Anda di halaman 1dari 5

# 2007/2008-1

2.5

## DRILLING MUD CALCULATIONS

The most common mud engineering calculations are those concerned with the changes of mud volume and density caused by the addition of various solids or liquids to the system. The first step is to compute the system volume, which is the sum of the mud in the hole and surface pits. While the surface volume is readily obtained from the pit size, the downhole volume is difficult to determine. Boreholes are not always cut to gauge (the same size as the bit) and unless a caliper log is available, which is unusual at the time of drilling, the true hole size must be estimated. In hard rock areas, little error may result from assuming bit size to exist; in salt or sloughing sections, however, this will be a gross error. With experience in the area, the mud engineer is able to make reasonable approximations. Those lacking this experience may compute hole volume (borehole less drill string volume) and apply any correction factor deemed applicable. Consider then the volume and density change of a mud (or water) resulting from the addition of solids. Two basic assumptions must be made: (1) The volumes of each material are additive. This may immediately raise a question concerning bentonite and water mixtures since it is known that bentonite swells when wet. This expansion is due, however, to the adsorption of water; hence the clay volume increase is at the expense of water volume, and the total volume (clay plus water) is, for practical purposes, unchanged. The weights of each material are additive.

(2)

## sVs + m1Vm1 = m 2Vm 2

where: Vs = volume of solid Vm1 = volume of initial mud (or any liquid) Vm2 = final volume of mixture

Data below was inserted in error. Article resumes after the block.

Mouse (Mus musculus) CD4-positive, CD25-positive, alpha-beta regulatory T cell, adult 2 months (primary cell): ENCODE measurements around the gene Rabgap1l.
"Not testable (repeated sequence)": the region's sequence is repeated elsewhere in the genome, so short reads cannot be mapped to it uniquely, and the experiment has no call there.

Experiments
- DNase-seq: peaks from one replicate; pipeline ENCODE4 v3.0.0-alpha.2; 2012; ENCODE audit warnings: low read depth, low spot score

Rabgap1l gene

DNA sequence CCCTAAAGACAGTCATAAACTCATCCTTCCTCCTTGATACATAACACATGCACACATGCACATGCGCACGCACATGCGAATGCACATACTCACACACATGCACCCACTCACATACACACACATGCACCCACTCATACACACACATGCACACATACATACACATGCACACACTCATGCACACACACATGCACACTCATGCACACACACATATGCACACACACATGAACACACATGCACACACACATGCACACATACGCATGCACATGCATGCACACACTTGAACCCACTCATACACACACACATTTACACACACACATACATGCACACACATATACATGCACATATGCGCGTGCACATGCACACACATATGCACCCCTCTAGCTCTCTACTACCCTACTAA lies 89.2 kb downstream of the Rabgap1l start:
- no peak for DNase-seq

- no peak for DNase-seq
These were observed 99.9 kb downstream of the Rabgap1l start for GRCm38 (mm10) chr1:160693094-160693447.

## s = density of solid m1 = density of initial mud m2 = density of final mud

Solving for Vs:
Vs = Vm 2 ( m 2 m1 ) s m1

.. (3)

As to units, the densities may be in any consistent set; lb/gal or gm/cc is commonly used in field or laboratory problems, respectively. Vs will then be in the same units chosen for Vm2; bbl, cc, etc. Equation (3) is not particularly useful as it stands, since the net volume of a powdered solid is not readily measurable. However, the corresponding weight to add is

sVs =

sVm 2 ( m 2 m1 ) s m1

.. (4)

ARIFF OTHMAN

Page 1

2007/2008-1

## Chapter 2: Drilling Hydraulics

Example 1 A 9.5 lb/gal mud contains clay (SG = 2.5) and fresh water. Compute (a) the volume % and (b) the weight % clay in this mud. Solution 1 (a) Altering Equation (3):
Volume % solids = Vs m1 9.5 8.33 X 100 = m 2 X 100 = X 100 = 9.4% Vm 2 s m1 (2.5)(8.33) 8.33

(b)

Weight % solids =

sVs ( m1 ) 20.8(9.5 8.33) X 100 = s m 2 X 100 = X 100 = 20.6% m 2Vm 2 m 2 ( s m1 ) 9.5(20.8 8.33)

Example 2 For laboratory purposes, it is desired to mix one liter of bentonite fresh water mud having a viscosity of 30 cp (3.0% bentonite powder is needed to produce 30 cp bentonite fresh water mud). (a) (b) What will be the resulting mud density? How much of each material should be used?

0.03 =

Vs =

## 1000(1.045 1.0) = 30 cc = 2.5 X 30 = 75 gm 2.5 1.0

Also: Vm1 = Vm 2 Vs = 1000 30 = 970 cc water For certain types of problems it is convenient to express Equation (3) in a different form. Suppose that the quantity of solids (Vs) necessary to increase (or decrease) the density of an initial mud is desired. Then:
Vs = (Vm1 + Vs )( m 2 m1 ) s m1

.. (3a)

## where Vm1 + Vs = Vm 2 (volumes additive) Solving for Vs gives

Vs = Vm1 ( m 2 m1 ) s m2

.. (5)

ARIFF OTHMAN

Page 2

2007/2008-1

## Chapter 2: Drilling Hydraulics

Example 3

(a) (b)

How much weighting material (BaSO4, the mineral barite, SG = 4.3) should be added to the mud of Example 2 to increase its density to 10 lb/gal? What will the resulting volume be?